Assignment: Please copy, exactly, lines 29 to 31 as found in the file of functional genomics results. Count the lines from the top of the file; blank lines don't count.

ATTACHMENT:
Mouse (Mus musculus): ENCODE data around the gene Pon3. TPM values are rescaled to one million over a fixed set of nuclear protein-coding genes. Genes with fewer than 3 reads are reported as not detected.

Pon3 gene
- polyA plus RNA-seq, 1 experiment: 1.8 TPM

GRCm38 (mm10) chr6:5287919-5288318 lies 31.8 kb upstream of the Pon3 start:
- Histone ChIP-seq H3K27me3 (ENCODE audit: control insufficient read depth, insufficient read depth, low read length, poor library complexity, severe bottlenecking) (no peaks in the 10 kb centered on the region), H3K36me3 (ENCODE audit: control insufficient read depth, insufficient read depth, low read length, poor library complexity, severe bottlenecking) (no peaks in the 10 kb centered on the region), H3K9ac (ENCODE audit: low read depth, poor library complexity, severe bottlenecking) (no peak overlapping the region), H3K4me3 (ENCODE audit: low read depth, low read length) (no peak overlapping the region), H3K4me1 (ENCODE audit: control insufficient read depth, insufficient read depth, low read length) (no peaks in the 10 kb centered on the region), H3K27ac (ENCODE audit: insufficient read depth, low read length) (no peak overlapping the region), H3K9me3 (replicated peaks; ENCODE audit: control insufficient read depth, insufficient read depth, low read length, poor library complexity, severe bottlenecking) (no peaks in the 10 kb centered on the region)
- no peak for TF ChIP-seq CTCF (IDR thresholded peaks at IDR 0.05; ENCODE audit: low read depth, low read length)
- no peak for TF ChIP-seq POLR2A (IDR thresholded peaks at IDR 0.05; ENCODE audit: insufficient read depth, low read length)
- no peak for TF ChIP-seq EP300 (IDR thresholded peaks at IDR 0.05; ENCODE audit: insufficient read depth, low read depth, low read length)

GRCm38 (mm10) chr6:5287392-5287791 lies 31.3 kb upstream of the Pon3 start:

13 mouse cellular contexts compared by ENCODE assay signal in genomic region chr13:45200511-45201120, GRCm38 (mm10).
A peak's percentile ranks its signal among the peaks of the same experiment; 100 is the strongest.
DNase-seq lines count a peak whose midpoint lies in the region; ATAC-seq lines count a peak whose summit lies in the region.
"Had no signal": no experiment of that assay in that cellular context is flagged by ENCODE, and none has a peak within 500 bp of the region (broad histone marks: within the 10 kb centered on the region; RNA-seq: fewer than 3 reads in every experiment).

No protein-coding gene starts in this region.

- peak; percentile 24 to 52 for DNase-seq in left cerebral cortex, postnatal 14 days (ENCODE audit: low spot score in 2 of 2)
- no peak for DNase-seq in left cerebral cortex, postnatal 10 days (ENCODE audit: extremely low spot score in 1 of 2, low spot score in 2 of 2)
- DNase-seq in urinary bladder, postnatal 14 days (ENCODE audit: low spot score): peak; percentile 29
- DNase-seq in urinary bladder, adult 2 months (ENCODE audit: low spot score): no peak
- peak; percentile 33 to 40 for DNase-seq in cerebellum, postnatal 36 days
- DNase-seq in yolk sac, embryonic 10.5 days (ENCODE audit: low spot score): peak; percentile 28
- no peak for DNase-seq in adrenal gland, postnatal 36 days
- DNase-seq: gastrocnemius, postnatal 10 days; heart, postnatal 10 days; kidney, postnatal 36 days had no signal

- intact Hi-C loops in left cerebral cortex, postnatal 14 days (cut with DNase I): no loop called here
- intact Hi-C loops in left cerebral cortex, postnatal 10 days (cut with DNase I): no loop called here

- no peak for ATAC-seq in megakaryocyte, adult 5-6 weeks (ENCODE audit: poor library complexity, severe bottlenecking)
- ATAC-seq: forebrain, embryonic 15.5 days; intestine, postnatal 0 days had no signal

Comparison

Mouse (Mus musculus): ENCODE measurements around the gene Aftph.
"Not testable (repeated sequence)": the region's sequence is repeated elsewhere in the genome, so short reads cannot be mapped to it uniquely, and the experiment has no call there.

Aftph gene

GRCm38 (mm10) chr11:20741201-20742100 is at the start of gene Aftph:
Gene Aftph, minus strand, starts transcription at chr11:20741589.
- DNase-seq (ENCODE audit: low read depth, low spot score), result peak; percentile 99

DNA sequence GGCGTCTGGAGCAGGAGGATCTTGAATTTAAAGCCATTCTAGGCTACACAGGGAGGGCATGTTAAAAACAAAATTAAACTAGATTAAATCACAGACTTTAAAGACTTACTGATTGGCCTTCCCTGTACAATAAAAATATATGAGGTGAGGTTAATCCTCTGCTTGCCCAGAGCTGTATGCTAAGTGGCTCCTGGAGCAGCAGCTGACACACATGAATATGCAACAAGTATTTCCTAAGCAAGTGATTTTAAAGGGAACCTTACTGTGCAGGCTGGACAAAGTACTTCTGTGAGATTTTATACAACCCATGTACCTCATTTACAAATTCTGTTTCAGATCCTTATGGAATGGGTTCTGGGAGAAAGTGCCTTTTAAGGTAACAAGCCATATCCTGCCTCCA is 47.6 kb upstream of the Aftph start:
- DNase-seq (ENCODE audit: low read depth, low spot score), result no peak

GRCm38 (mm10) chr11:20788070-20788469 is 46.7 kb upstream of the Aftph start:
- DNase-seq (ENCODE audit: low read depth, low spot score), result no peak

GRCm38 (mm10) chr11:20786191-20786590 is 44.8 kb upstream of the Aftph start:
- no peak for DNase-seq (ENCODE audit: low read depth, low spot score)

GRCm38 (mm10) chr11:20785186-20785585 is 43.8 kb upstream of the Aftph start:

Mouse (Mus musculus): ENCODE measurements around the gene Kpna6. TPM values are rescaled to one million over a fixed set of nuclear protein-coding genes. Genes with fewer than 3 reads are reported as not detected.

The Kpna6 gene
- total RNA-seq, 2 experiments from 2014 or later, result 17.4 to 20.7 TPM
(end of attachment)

"Not testable (repeated sequence)": the region's sequence is repeated elsewhere in the genome, so short reads cannot be mapped to it uniquely, and the experiment has no call there.

Aftph gene

GRCm38 (mm10) chr11:20741201-20742100 is at the start of gene Aftph: